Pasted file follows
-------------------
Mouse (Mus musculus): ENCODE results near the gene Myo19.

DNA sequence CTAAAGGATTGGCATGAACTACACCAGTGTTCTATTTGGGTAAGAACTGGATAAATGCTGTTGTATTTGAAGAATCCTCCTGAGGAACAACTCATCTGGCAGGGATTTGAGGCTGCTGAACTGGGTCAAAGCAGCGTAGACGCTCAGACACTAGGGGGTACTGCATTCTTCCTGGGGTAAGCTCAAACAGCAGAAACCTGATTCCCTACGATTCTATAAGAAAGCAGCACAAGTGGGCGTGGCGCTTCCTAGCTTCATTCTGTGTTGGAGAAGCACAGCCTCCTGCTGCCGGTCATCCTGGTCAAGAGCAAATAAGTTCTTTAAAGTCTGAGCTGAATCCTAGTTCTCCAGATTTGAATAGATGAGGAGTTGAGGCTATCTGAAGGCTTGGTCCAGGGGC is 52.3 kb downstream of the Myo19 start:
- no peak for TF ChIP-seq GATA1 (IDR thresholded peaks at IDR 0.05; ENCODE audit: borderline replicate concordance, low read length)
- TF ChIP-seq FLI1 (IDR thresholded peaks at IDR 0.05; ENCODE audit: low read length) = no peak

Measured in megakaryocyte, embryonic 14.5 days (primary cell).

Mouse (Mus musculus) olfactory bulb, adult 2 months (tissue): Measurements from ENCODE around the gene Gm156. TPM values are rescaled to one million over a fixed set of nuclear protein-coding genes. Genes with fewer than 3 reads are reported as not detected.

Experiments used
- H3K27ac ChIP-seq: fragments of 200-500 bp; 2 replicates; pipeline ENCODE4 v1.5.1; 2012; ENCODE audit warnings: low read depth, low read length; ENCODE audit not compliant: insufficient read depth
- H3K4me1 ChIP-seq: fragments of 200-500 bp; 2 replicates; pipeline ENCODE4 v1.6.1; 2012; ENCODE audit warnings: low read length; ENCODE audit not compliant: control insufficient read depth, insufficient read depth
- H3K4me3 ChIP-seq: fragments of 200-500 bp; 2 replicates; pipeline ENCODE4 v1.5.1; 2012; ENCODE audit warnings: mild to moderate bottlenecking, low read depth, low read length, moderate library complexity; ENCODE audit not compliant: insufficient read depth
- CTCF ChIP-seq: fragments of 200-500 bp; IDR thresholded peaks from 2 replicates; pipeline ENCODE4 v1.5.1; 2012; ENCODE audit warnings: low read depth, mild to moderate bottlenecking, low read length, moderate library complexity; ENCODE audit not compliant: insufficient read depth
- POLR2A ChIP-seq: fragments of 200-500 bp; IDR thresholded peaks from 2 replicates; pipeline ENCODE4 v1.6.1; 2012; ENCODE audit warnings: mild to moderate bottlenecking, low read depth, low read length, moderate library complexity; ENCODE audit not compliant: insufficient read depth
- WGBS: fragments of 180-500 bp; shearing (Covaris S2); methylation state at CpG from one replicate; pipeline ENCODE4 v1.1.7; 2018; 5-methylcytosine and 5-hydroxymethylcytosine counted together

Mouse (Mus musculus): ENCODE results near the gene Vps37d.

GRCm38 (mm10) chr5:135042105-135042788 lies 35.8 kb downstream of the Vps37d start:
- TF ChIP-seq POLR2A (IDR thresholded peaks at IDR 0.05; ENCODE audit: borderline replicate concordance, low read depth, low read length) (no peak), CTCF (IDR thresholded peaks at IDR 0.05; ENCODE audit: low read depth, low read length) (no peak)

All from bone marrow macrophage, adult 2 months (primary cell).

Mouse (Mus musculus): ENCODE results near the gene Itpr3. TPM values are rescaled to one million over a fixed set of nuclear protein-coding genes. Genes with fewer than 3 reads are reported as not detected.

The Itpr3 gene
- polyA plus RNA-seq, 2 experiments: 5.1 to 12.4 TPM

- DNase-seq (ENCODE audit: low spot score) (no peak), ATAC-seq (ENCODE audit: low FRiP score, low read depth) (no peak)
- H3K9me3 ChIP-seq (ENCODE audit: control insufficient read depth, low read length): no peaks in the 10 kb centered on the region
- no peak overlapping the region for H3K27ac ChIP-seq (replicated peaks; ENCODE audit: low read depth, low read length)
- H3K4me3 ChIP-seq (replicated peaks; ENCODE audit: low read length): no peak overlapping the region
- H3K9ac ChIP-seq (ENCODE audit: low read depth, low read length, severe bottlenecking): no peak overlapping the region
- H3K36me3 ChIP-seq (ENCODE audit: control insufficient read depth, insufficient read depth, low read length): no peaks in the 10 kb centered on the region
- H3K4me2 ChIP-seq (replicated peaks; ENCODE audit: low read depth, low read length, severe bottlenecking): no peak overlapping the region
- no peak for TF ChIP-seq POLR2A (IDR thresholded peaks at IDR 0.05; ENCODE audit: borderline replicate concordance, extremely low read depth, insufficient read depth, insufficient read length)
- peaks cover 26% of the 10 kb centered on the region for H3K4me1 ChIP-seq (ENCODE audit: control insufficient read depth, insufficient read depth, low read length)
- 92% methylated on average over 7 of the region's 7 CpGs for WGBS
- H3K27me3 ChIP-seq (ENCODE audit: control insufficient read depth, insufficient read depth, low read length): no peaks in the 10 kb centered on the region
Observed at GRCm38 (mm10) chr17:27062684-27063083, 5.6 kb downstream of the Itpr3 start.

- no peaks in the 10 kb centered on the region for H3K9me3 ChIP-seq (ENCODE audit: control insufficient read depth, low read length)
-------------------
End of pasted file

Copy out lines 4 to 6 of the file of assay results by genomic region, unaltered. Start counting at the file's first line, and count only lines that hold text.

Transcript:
- TF ChIP-seq FLI1 (IDR thresholded peaks at IDR 0.05; ENCODE audit: low read length) = no peak

Measured in megakaryocyte, embryonic 14.5 days (primary cell).

Mouse (Mus musculus) olfactory bulb, adult 2 months (tissue): Measurements from ENCODE around the gene Gm156. TPM values are rescaled to one million over a fixed set of nuclear protein-coding genes. Genes with fewer than 3 reads are reported as not detected.